Sunday, 10 July 2016

The Enlightening History Of A Dream-Catcher

The Enlightening History Of A Dream-Catcher
I'd always heard about dream catchers- but just thought it was an enigma that I couldn't get my head around. However, during my travels to America over the winter holidays, I was offered a full history of the stunning pieces. Driving through the outskirts of Nevada, Arizona, Utah I realised there was a more fulfilling, spiritual and enlightening meaning, that centred towards the notion of positivity. And I fell in love. And have done with my Crotchet Dreamcatcher from Empty Casket. Indeed, they add a unique touch to your surroundings and if you aren't quite clued up on what they were originally intended for, let me fill you in-'I believe in everything until it's disproved. So I believe in fairies, the myths, dragons. It all exists, even if it's in your mind. Who's to say that dreams and nightmares aren't as real as the here and now?- John Lennon

Dream catchers were intended to teach natural wisdom and were originated by the Ojibwa (Chippewa) Nation before catching on with the Native Americans, with whom they are most culturally associated with.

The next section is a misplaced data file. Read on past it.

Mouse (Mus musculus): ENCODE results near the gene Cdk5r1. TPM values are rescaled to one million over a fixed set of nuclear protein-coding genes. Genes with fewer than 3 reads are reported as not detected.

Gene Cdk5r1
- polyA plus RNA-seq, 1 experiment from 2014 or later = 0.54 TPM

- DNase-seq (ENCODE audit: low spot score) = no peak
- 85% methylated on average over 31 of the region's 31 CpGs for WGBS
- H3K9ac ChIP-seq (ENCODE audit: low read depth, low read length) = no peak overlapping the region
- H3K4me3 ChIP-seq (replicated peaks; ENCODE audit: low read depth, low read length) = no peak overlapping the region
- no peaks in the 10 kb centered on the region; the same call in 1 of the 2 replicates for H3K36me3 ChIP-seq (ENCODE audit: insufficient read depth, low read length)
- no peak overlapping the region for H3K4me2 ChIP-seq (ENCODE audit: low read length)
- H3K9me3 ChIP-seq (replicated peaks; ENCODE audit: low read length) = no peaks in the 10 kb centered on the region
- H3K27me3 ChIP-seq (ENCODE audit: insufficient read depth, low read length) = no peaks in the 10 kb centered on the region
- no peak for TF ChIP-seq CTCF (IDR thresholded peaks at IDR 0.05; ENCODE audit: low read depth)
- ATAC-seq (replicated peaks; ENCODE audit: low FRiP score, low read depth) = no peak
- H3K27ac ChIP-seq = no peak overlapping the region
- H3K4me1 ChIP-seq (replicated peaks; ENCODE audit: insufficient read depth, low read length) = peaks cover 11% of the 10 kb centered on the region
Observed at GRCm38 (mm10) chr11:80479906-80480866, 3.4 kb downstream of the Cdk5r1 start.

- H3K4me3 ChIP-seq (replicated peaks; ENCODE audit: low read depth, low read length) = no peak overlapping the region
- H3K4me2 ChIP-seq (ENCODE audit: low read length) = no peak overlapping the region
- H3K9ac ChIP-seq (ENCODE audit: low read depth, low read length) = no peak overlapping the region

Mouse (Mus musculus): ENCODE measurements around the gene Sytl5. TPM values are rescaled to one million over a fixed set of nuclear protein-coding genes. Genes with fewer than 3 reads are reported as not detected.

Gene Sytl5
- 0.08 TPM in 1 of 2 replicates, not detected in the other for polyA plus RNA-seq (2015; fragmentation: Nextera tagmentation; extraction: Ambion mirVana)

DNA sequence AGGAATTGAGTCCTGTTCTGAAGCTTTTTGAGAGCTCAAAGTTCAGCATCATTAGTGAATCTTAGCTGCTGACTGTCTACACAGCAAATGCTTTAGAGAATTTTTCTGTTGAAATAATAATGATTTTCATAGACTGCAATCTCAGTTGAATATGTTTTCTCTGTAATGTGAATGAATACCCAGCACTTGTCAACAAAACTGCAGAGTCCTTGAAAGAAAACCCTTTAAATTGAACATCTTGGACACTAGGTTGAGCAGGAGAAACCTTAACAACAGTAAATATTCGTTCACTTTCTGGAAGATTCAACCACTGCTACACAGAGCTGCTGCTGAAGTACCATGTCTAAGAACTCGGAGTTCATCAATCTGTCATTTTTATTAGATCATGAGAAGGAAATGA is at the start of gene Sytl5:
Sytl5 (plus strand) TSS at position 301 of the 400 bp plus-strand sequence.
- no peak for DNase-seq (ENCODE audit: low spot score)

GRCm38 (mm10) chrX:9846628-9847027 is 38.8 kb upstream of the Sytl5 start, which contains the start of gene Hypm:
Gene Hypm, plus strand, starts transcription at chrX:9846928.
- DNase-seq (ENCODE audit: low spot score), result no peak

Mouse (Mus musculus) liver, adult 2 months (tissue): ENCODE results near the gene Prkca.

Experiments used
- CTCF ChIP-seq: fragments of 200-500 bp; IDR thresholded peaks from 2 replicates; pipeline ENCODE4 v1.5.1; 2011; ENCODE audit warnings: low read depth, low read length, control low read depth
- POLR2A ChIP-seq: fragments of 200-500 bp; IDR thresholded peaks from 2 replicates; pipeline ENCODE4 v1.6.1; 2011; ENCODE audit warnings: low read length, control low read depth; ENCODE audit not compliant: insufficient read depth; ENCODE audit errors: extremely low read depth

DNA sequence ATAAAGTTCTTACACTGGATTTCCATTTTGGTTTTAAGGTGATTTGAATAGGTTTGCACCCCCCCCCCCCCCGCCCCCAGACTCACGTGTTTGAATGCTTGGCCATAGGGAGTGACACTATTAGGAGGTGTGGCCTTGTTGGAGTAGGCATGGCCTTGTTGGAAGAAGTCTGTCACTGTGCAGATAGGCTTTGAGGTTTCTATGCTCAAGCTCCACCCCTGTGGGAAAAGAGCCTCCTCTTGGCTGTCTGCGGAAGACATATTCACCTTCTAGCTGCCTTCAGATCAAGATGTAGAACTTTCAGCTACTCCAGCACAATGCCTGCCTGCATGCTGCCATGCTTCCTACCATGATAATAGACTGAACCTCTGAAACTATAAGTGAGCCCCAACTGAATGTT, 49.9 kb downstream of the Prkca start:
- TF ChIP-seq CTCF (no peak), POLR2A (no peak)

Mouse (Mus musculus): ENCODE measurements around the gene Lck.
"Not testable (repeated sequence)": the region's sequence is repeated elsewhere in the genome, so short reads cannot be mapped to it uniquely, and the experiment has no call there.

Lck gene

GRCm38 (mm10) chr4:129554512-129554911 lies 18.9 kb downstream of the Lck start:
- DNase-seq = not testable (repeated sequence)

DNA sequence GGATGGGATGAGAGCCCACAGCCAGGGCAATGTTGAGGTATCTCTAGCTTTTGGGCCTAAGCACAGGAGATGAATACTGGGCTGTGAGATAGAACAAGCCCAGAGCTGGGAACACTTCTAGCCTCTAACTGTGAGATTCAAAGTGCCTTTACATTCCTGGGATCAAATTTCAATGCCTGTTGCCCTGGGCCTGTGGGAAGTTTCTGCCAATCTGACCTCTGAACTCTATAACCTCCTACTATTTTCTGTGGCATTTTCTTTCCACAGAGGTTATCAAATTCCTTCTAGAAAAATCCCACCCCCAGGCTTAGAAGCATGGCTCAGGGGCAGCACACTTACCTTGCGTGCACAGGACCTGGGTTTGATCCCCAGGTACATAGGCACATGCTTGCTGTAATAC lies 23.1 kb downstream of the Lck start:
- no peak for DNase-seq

They were intended to teach natural wisdom and were woven for newborn children and hung above the cradle-board to give the infants peaceful and beautiful dreams- plus ensuring the night air was filled with good energy.
The Enlightening History Of A Dream-Catcher

 The slightest movement of the feathers indicated the passage of yet another beautiful dream. 

Bad dreams, however, would be caught in the web. As the first rays of the morning light hit the dream catcher, the bad dreams would disappear. 

This would allow children sleeping under a dream catcher to be protected from nightmares.

A dream catcher is interpreted in different ways as well. Some choose to believe that bad dreams pass through the holes in the web and exit out the nearest window. 

The good dreams, on the other hand, get caught in the web and slide down the beads and feathers to the sleeping child below.

The Enlightening History Of A Dream-Catcher

Traditional dream catchers are usually made with eight points where the web attaches to the hoop. These eight points represent the eight legs of a spider. The spider symbolizes energy, wisdom and learning.

Lastly, dream catchers are totems that serve a protective purpose, represent good energy and help to neutralize bad energy, whether you’re awake or asleep!



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